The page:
Bank mergers may pose cybersecurity risks, says G. Padmanabhan

Former executive director of Reserve Bank of India (RBI) G. Padmanabhan on Wednesday cautioned that public sector bank mergers were likely to pose security challenges as divergent security solutions and controls get amalgamated.

Technology integration is the toughest, the senior banker, who is non-executive chairman of the Bank of India, said, speaking on cybersecurity challenges in the financial sector, at the Institute for Development and Research in Banking Technology (IDRBT) here .

Though banks chosen for merger had the same Core Banking Solution (CBS), the versions they used were different.

“Customisation is varied. Security solutions and controls are divergent. To bring together all such systems over 2-3 years retaining and rebuilding adequate security solutions and processes is a tough task,” he said.

Pointing out the process of merger was complex, he said the banks ought to be conscious of the security challenges. “Banks have started discussions… but they should focus on security as much as on functionalities or user interfaces,” he said, adding skill set availability on security will be a greater challenge.

Mr. Padmanabhan, who was inaugurating the 15th international conference on Information Systems Security (ICISS) 2019 at IDRBT, also sought to flag linkages with third-party partners.

“There is a lot of dependency on service providers. There is a significant cybersecurity risk in that a lot of data is going back and forth and held by third parties,” he said, asking “will a merger of different versions of CBS enhance the challenge?”

Another challenge would be merging of SOC operations of the banks.

Different banks may have different set of controls and until these are fully merged the weakest link threat needs to carefully monitored and controlled, he said.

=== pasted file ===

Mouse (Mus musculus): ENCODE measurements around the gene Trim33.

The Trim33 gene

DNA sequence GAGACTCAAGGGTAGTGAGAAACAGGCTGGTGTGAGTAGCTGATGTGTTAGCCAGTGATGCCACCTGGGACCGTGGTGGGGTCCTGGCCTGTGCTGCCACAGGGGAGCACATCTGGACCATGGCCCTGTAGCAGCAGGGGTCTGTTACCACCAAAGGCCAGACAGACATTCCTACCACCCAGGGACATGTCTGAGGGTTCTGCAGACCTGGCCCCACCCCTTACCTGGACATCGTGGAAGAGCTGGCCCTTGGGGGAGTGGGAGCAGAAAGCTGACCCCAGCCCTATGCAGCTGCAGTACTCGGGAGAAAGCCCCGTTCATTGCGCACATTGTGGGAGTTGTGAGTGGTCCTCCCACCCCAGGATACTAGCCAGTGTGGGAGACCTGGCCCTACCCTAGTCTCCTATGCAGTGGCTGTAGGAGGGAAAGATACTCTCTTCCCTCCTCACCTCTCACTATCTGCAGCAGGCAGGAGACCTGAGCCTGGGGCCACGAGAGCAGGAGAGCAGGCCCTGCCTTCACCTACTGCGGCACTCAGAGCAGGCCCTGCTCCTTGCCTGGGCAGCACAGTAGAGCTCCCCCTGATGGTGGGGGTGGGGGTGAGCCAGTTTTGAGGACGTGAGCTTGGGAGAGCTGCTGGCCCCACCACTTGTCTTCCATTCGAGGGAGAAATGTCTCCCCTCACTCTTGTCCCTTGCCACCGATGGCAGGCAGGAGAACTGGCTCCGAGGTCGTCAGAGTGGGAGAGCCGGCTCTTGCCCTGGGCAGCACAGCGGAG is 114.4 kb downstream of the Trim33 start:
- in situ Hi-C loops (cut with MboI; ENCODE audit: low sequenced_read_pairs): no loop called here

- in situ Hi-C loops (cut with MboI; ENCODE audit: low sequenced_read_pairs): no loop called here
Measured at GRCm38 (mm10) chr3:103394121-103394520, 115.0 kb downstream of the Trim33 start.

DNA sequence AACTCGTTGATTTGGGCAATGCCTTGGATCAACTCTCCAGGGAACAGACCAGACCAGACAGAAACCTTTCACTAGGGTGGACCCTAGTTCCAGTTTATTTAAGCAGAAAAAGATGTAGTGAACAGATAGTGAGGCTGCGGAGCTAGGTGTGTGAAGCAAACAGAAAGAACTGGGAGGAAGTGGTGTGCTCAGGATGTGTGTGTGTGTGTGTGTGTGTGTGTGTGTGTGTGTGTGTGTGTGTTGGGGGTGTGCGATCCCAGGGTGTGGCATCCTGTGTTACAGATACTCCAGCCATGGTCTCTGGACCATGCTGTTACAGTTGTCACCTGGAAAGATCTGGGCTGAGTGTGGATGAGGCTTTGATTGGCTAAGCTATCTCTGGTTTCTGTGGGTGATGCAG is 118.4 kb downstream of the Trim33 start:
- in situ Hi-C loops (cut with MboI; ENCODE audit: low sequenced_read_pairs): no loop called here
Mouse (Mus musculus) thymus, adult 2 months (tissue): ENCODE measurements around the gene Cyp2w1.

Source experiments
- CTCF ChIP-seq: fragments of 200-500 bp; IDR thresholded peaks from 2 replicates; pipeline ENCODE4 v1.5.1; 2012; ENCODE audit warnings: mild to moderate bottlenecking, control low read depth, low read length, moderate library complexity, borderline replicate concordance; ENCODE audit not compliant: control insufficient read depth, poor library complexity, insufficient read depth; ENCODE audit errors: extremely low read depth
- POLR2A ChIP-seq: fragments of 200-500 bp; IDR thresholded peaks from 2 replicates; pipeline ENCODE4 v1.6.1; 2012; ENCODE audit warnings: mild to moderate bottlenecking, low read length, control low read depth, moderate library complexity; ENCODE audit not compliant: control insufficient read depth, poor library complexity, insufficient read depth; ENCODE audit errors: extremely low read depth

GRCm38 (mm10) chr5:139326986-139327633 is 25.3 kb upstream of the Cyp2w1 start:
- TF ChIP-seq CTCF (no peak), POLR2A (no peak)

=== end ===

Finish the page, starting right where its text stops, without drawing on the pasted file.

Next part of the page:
Customers responsible

Calling for closer cooperation among banks on handling cyberattacks, he said banks cannot be held responsible for losses arising due to customer’s negligence.

“While handling cheques and physical instruments, if the customer is found to be negligent… the onus is not on the bank. Similarly, if a customer is negligent, uses an insecure device, not updating, not downloading the app from the bank’s website, keys in all sensitive data in social media and unknown sites, why should banks be held responsible for the [resulting] financial loss?,” he asked, while highlighting the importance of customer education.

While Artificial Intelligence (AI) will prove to be boon to cybersecurity, it is also opening up whole new categories of attacks organisations would have to be equipped to deal with very soon, he said, adding the government can help tackle cyberattacks by enabling infrastructure for fraud detection, arrest of criminals and expediting punishment.

IDRBT director A.S. Ramasastri said the institute was setting up a fintech exchange and a 5G use case lab.

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Printable version | May 16, 2021 9:51:38 AM |

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